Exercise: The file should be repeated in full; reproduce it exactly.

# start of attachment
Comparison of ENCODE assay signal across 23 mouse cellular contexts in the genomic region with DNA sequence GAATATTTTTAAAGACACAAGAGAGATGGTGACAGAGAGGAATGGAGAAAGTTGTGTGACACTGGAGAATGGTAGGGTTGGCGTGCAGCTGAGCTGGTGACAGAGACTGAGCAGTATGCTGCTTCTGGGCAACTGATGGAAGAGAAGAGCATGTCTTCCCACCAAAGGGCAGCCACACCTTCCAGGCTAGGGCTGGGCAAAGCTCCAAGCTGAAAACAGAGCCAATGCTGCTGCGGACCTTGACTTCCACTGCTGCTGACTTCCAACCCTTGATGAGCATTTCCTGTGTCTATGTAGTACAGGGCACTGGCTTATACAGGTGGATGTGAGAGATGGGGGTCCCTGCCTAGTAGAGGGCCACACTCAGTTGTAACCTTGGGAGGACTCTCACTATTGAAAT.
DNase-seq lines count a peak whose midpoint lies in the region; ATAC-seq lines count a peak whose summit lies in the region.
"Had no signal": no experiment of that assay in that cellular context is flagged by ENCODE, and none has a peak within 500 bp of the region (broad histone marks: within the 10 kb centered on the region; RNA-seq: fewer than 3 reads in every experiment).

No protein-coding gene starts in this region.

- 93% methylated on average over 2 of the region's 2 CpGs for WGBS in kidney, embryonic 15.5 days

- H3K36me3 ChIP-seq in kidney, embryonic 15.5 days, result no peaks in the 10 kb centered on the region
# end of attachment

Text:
Comparison of ENCODE assay signal across 23 mouse cellular contexts in the genomic region with DNA sequence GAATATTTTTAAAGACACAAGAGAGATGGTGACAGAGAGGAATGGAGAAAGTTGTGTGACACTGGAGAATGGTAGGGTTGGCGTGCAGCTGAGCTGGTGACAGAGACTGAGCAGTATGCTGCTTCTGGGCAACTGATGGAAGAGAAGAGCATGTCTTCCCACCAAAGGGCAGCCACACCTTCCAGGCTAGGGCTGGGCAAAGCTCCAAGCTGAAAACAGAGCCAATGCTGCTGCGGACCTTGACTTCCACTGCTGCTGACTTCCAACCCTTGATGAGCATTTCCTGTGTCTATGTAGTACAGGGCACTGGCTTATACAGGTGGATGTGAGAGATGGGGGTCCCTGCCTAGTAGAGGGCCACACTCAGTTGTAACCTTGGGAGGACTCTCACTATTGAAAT.
DNase-seq lines count a peak whose midpoint lies in the region; ATAC-seq lines count a peak whose summit lies in the region.
"Had no signal": no experiment of that assay in that cellular context is flagged by ENCODE, and none has a peak within 500 bp of the region (broad histone marks: within the 10 kb centered on the region; RNA-seq: fewer than 3 reads in every experiment).

No protein-coding gene starts in this region.

- 93% methylated on average over 2 of the region's 2 CpGs for WGBS in kidney, embryonic 15.5 days

- H3K36me3 ChIP-seq in kidney, embryonic 15.5 days, result no peaks in the 10 kb centered on the region